29. Crawfurd, 1820, History of the Indian Archipelago, vol. 1, p. 135.
  30. Crawfurd, 1820, History of the Indian Archipelago, vol. 2, p. 448.
  31. Knapman, 2016, pp. 1, 11.
  32. Crawfurd, J. (1869). On the theory of the origin of species by natural selection in the struggle for life. Transactions of the Ethnological Society of London, 7, p. 37. Retrieved from Internet Archive website; Knapman, 2016, p. 2.
  33. Crawfurd, J. (1865). On Sir Charles Lyell’s “Antiquity of Man”, and on Professor Huxley’s evidence as to man’s place in nature. Transactions of the Ethnological Society of London, 3, p. 60. Retrieved from Internet Archive website; Crawfurd, 1868, On the theory of the origin of species by natural selection in the struggle for life, p. 28.
  34. Knapman, 2016, pp 10–14.
  35. Crawfurd, J. (1863). On colour as a test of the races of man. Transactions of the Ethnology Society of London, 2, p. 253. Retrieved from Internet Archive website; Crawfurd, J. (1866). On the physical and mental characteristics of the negro. Transactions of the Ethnology Society of London, 4, p. 213. Retrieved from Internet Archive website
  36. Crawfurd, J. (1868). On the skin, the hair, and the eyes, as tests of the races of man. Transactions of the Ethnology Society of London, 6, pp. 144–49. Retrieved from Internet Archive website
  37. Crawfurd, 1861, On the classification of the races of man, pp. 354, 364.
  38. Crawfurd, 1861, On the classification of the races of man, pp. 127, 132.
  39. The term “Indian Archipelago” is used by Crawfurd to refer to all countries in Southeast Asia today except Laos, Cambodia, Thailand, Burma and Vietnam.
  40. Crawfurd, J. (1856). A descriptive dictionary of the Indian islands & adjacent countries (pp. 295–296). London: Bradbury & Evans. Retrieved from Book SG; Crawfurd, J. (1848). On the Malayan and Polynesian languages. Transactions of the Ethnological Society of London, 1, pp. 330, 333. Retrieved from Internet Archive website; Crawfurd, 1866, On the physical and mental characteristics of the negro, pp. 230, 238.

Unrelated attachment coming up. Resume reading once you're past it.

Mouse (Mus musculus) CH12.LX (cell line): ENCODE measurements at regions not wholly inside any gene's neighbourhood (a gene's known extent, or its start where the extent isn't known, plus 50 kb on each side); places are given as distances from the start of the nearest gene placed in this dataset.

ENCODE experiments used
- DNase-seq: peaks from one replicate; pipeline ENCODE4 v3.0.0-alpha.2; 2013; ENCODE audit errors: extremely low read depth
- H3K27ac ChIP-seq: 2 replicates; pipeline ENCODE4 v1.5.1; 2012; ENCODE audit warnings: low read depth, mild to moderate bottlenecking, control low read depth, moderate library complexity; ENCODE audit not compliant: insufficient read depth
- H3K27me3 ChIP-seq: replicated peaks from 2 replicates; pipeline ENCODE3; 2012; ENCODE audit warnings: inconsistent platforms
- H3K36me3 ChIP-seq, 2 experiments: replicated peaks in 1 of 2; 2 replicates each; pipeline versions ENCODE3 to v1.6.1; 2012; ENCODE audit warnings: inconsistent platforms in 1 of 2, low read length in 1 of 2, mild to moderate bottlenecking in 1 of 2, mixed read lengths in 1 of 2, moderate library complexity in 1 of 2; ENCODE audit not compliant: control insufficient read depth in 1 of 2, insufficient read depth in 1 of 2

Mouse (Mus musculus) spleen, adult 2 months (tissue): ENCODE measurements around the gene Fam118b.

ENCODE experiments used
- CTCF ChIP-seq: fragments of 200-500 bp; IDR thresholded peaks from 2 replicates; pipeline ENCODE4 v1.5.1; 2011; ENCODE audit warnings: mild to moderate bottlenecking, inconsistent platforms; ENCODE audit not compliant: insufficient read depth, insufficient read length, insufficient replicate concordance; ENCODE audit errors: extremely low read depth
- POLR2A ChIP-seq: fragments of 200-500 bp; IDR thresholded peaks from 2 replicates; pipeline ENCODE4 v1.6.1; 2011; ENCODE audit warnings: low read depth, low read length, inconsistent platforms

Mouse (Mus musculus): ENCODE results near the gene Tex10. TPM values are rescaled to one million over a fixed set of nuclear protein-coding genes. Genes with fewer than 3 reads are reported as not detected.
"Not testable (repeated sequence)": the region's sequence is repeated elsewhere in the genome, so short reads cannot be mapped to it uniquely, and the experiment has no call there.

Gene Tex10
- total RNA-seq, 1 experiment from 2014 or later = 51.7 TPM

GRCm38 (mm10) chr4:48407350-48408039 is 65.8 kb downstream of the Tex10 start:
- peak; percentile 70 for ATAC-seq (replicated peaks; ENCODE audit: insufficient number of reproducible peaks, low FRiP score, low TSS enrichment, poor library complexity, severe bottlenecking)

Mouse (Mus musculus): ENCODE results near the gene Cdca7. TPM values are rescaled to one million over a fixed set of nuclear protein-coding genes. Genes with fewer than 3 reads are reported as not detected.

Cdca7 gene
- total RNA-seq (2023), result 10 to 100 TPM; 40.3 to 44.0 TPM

41. Crawfurd, 1848, On the Malayan and Polynesian languages, pp. 333–334; Crawfurd, 1866, On the physical and mental characteristics of the negro, p. 237.
  42. Crawfurd, 1820, History of the Indian Archipelago, vol. 2, p. 80; Crawfurd, 1856, A descriptive dictionary of the Indian islands & adjacent countries, p. 207.
  43. Crawfurd, 1848, On the Malayan and Polynesian Languages, p. 333.
  44. Crawfurd, 1856, A descriptive dictionary of the Indian islands & adjacent countries, pp. 41, 49–50, 257.
  45. Crawfurd, 1856, A descriptive dictionary of the Indian islands & adjacent countries, pp. 161, 192.
  46. Crawfurd, J. (1967). Journal of an embassy to the courts of Siam and Cochin China (pp. 42–44, 52–55). Kuala Lumpur, London, New York: Oxford University Press. (Call no. RSEA 959.3 CRA); Crawfurd, 1856, A descriptive dictionary of the Indian islands & adjacent Countries, p. 250.
  47. Crawfurd, 1848, On the Malayan and Polynesian languages, p. 338.
  48. The Scottish Enlightenment, an 18th-century movement that flourished in Scotland, was still influential during Crawfurd’s time and when its impact was still felt. Edinburgh, where Crawfurd obtained his medical degree, was one of the centres of the Scottish Enlightenment. See Broadie, A. (Ed). (2003). The Cambridge companion to the Scottish Enlightenment (pp. 1, 3, 5–6). Cambridge: Cambridge University Press. (Call no.: R 001.0941109033 CAM); Pittock, M. G. H. (2003). Historiography. In A. Broadie. (Ed.), The Cambridge companion to the Scottish Enlightenment (p. 262). Cambridge: Cambridge University Press. (Call no. R 001.0941109033 CAM). For an example of how Crawfurd measured progress, see Crawfurd, 1820, History of the Indian Archipelago, vol. 1, p. 9; vol. 2, p. 276.
  49. Crawfurd, 1856, A descriptive dictionary of the Indian islands & adjacent countries, pp.17, 29.
  50. Turnbull, C. M. (2009). A history of modern Singapore: 1819–2005 (p. 50). Singapore: NUS Press. (Call no. RSING 959.57 TUR-[HIS])
  51. Turnbull, 2009, p. 50.
  52. Turnbull, 2009, p. 46.
  53. Mills, L. A. (2003). British Malaya: 1824–67 (p. 78). Selangor, Malaysia: Malaysian Branch of the Royal Asiatic Society. (Call no.: RSING 959.5 MIL)
  54. Turnbull, 2009, p. 46.
  55. Turnbull, 2009, p. 46.
  56. Turnbull, 2009, p. 46.
  57. Turnbull, 2009, pp. 45–46.
  58. Crawfurd, J. (1861). On the conditions which favour, retard, or obstruct the early civilization of man. Transactions of the Ethnological Society of London, 1, p. 154. Retrieved from Internet Archive website
  59. Crawfurd, J. (1863). On the connexion between ethnology and physical geography. Transactions of the Ethnological Society of London, 2, p. 4. Retrieved from Internet Archive website
  60. Crawfurd, J. (1869). On The Malayan race of man and its prehistoric career. Transactions of the Ethnological Society of London, 7, pp. 123, 125. Retrieved from Internet Archive website